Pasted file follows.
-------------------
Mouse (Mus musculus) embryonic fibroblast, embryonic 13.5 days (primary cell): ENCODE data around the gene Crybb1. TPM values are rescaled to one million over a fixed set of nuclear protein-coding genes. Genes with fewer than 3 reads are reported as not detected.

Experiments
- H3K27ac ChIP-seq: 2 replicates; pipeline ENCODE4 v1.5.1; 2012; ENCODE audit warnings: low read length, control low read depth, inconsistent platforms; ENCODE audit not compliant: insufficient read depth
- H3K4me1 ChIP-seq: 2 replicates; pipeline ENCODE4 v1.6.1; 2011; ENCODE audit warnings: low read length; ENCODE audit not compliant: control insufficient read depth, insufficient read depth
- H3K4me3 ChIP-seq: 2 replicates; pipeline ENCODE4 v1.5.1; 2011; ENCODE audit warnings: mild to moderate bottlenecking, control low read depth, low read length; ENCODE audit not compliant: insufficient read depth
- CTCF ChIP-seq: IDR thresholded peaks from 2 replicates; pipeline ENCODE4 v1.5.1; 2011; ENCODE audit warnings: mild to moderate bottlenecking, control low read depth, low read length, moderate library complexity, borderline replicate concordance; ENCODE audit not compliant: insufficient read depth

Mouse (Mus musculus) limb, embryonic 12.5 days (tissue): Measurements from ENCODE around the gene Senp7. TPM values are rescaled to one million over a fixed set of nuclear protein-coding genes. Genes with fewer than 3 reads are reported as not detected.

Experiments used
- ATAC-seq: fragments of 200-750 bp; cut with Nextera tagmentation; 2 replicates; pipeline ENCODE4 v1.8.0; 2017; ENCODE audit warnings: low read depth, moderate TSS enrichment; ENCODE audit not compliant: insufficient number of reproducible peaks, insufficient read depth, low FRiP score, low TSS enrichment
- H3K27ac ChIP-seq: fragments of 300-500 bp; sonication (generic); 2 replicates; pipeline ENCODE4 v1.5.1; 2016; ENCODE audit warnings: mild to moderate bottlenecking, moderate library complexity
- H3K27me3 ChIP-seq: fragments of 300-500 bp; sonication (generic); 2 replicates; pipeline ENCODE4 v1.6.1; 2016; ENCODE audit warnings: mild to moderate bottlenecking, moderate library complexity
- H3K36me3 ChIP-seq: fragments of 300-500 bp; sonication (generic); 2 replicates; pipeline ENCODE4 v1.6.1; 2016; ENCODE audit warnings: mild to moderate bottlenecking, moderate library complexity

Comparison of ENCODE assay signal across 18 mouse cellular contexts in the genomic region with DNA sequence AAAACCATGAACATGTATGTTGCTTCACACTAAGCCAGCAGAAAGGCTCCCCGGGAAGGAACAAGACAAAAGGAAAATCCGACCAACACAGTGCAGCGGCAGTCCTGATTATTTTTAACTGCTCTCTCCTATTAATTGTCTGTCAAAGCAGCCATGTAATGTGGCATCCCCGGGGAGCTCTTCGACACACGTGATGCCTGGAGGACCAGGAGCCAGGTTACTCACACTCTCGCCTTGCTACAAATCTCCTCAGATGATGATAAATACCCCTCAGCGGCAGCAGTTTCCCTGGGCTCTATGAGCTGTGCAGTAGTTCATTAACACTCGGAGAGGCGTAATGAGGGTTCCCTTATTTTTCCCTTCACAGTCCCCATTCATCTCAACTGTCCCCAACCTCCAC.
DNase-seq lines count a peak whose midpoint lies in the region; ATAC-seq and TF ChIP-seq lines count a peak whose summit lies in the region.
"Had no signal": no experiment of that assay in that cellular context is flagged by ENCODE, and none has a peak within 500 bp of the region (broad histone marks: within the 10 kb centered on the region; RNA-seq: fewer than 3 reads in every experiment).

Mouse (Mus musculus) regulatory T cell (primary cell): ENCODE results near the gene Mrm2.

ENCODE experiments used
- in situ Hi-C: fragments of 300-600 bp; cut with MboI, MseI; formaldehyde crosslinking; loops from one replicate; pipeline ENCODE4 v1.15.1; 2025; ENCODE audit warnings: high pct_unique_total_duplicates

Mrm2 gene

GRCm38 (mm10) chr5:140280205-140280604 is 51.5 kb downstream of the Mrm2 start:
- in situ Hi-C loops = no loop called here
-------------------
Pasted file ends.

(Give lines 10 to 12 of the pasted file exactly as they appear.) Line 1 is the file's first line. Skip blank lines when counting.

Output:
- H3K27ac ChIP-seq: fragments of 300-500 bp; sonication (generic); 2 replicates; pipeline ENCODE4 v1.5.1; 2016; ENCODE audit warnings: mild to moderate bottlenecking, moderate library complexity
- H3K27me3 ChIP-seq: fragments of 300-500 bp; sonication (generic); 2 replicates; pipeline ENCODE4 v1.6.1; 2016; ENCODE audit warnings: mild to moderate bottlenecking, moderate library complexity
- H3K36me3 ChIP-seq: fragments of 300-500 bp; sonication (generic); 2 replicates; pipeline ENCODE4 v1.6.1; 2016; ENCODE audit warnings: mild to moderate bottlenecking, moderate library complexity